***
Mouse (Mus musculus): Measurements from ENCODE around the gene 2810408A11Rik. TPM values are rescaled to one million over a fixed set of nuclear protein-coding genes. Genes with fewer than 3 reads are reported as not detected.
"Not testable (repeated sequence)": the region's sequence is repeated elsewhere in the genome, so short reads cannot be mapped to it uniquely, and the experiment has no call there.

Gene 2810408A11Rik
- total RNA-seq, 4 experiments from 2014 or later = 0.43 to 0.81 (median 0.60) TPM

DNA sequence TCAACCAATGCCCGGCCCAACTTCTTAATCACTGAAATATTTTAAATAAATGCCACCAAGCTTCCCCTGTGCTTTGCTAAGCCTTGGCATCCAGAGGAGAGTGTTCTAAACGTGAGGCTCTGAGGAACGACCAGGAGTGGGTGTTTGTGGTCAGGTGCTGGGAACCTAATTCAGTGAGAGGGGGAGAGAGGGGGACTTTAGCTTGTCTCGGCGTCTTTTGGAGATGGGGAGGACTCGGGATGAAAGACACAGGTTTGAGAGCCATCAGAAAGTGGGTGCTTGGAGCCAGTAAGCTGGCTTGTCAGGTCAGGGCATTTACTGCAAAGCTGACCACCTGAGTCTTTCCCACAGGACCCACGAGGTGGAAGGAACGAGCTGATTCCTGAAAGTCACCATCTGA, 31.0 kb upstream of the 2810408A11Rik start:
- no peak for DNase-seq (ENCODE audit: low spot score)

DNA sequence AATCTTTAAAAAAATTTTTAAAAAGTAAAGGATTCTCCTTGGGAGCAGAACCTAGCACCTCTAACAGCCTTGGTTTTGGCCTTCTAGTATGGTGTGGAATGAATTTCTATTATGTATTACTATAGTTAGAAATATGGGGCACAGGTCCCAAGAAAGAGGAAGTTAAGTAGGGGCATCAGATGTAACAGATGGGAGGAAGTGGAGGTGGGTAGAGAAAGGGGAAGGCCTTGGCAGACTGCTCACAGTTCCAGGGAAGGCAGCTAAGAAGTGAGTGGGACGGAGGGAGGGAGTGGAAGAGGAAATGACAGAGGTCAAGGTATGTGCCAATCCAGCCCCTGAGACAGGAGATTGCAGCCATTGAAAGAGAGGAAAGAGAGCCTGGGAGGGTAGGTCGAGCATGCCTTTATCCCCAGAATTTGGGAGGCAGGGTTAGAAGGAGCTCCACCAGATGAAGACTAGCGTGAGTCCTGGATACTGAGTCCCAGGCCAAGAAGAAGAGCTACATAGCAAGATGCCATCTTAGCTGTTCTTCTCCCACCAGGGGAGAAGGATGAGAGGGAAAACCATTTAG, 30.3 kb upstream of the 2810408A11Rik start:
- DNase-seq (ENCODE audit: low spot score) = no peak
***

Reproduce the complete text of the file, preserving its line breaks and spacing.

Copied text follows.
Mouse (Mus musculus): Measurements from ENCODE around the gene 2810408A11Rik. TPM values are rescaled to one million over a fixed set of nuclear protein-coding genes. Genes with fewer than 3 reads are reported as not detected.
"Not testable (repeated sequence)": the region's sequence is repeated elsewhere in the genome, so short reads cannot be mapped to it uniquely, and the experiment has no call there.

Gene 2810408A11Rik
- total RNA-seq, 4 experiments from 2014 or later = 0.43 to 0.81 (median 0.60) TPM

DNA sequence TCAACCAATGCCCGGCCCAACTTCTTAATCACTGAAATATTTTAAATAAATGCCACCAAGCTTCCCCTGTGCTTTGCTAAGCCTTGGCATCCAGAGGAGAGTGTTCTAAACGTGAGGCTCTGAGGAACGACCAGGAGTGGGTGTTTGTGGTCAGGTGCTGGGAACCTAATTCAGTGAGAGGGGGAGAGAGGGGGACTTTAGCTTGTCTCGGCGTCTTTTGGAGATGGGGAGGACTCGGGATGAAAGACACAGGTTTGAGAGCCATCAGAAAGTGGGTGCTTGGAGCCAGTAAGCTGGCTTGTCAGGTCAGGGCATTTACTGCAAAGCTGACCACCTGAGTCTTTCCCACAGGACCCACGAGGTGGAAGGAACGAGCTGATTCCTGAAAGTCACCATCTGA, 31.0 kb upstream of the 2810408A11Rik start:
- no peak for DNase-seq (ENCODE audit: low spot score)

DNA sequence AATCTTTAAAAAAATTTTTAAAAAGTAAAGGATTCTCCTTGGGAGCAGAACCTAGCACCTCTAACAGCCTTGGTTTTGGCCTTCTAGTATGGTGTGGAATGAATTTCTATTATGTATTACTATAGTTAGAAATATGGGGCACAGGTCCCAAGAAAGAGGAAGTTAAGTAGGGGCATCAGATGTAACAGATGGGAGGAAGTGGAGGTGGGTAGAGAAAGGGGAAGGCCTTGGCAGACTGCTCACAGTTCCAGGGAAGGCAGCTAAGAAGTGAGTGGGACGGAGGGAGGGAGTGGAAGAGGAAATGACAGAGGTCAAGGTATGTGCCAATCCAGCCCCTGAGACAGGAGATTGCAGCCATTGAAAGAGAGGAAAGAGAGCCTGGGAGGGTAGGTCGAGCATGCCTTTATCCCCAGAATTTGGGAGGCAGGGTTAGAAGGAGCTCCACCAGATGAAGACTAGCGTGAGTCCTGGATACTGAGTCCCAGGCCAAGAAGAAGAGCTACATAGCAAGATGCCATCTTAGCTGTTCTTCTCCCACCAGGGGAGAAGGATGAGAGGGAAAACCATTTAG, 30.3 kb upstream of the 2810408A11Rik start:
- DNase-seq (ENCODE audit: low spot score) = no peak